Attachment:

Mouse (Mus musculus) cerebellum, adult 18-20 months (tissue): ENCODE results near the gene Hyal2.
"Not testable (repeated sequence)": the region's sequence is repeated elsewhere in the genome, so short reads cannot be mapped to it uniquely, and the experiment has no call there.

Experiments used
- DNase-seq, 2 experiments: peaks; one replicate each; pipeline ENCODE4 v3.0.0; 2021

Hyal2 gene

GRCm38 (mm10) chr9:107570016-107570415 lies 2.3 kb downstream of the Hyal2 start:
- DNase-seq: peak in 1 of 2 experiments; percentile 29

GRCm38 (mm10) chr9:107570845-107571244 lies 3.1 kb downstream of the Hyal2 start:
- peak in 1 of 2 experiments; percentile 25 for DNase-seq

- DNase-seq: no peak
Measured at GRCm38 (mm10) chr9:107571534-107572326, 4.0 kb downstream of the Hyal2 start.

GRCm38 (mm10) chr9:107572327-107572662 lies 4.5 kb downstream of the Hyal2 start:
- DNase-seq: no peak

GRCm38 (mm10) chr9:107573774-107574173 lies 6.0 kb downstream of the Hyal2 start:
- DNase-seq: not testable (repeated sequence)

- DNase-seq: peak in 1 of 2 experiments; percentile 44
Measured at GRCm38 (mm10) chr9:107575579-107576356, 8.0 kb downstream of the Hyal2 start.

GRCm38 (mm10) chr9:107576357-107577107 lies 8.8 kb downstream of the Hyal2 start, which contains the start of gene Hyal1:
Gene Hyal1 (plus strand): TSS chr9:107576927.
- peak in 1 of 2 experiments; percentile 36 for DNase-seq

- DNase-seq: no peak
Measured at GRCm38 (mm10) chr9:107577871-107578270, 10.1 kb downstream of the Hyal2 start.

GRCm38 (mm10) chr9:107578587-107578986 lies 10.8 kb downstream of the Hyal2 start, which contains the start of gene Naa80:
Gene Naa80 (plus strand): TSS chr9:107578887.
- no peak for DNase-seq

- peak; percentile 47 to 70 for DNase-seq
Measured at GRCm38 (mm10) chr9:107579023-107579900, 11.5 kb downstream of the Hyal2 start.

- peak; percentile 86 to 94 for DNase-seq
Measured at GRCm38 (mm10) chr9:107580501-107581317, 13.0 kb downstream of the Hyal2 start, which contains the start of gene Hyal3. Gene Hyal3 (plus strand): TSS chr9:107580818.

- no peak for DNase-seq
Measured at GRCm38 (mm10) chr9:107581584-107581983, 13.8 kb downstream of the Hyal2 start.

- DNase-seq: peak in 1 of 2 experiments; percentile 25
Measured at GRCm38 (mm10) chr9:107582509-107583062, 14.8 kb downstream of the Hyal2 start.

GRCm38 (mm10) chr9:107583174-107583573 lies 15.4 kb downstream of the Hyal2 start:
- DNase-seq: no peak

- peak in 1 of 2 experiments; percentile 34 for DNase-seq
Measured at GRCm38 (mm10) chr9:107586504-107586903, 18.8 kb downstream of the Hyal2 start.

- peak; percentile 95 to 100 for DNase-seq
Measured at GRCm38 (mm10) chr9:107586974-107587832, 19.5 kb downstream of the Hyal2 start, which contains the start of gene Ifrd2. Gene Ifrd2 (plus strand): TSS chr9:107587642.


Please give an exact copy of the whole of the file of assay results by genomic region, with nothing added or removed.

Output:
Mouse (Mus musculus) cerebellum, adult 18-20 months (tissue): ENCODE results near the gene Hyal2.
"Not testable (repeated sequence)": the region's sequence is repeated elsewhere in the genome, so short reads cannot be mapped to it uniquely, and the experiment has no call there.

Experiments used
- DNase-seq, 2 experiments: peaks; one replicate each; pipeline ENCODE4 v3.0.0; 2021

Hyal2 gene

GRCm38 (mm10) chr9:107570016-107570415 lies 2.3 kb downstream of the Hyal2 start:
- DNase-seq: peak in 1 of 2 experiments; percentile 29

GRCm38 (mm10) chr9:107570845-107571244 lies 3.1 kb downstream of the Hyal2 start:
- peak in 1 of 2 experiments; percentile 25 for DNase-seq

- DNase-seq: no peak
Measured at GRCm38 (mm10) chr9:107571534-107572326, 4.0 kb downstream of the Hyal2 start.

GRCm38 (mm10) chr9:107572327-107572662 lies 4.5 kb downstream of the Hyal2 start:
- DNase-seq: no peak

GRCm38 (mm10) chr9:107573774-107574173 lies 6.0 kb downstream of the Hyal2 start:
- DNase-seq: not testable (repeated sequence)

- DNase-seq: peak in 1 of 2 experiments; percentile 44
Measured at GRCm38 (mm10) chr9:107575579-107576356, 8.0 kb downstream of the Hyal2 start.

GRCm38 (mm10) chr9:107576357-107577107 lies 8.8 kb downstream of the Hyal2 start, which contains the start of gene Hyal1:
Gene Hyal1 (plus strand): TSS chr9:107576927.
- peak in 1 of 2 experiments; percentile 36 for DNase-seq

- DNase-seq: no peak
Measured at GRCm38 (mm10) chr9:107577871-107578270, 10.1 kb downstream of the Hyal2 start.

GRCm38 (mm10) chr9:107578587-107578986 lies 10.8 kb downstream of the Hyal2 start, which contains the start of gene Naa80:
Gene Naa80 (plus strand): TSS chr9:107578887.
- no peak for DNase-seq

- peak; percentile 47 to 70 for DNase-seq
Measured at GRCm38 (mm10) chr9:107579023-107579900, 11.5 kb downstream of the Hyal2 start.

- peak; percentile 86 to 94 for DNase-seq
Measured at GRCm38 (mm10) chr9:107580501-107581317, 13.0 kb downstream of the Hyal2 start, which contains the start of gene Hyal3. Gene Hyal3 (plus strand): TSS chr9:107580818.

- no peak for DNase-seq
Measured at GRCm38 (mm10) chr9:107581584-107581983, 13.8 kb downstream of the Hyal2 start.

- DNase-seq: peak in 1 of 2 experiments; percentile 25
Measured at GRCm38 (mm10) chr9:107582509-107583062, 14.8 kb downstream of the Hyal2 start.

GRCm38 (mm10) chr9:107583174-107583573 lies 15.4 kb downstream of the Hyal2 start:
- DNase-seq: no peak

- peak in 1 of 2 experiments; percentile 34 for DNase-seq
Measured at GRCm38 (mm10) chr9:107586504-107586903, 18.8 kb downstream of the Hyal2 start.

- peak; percentile 95 to 100 for DNase-seq
Measured at GRCm38 (mm10) chr9:107586974-107587832, 19.5 kb downstream of the Hyal2 start, which contains the start of gene Ifrd2. Gene Ifrd2 (plus strand): TSS chr9:107587642.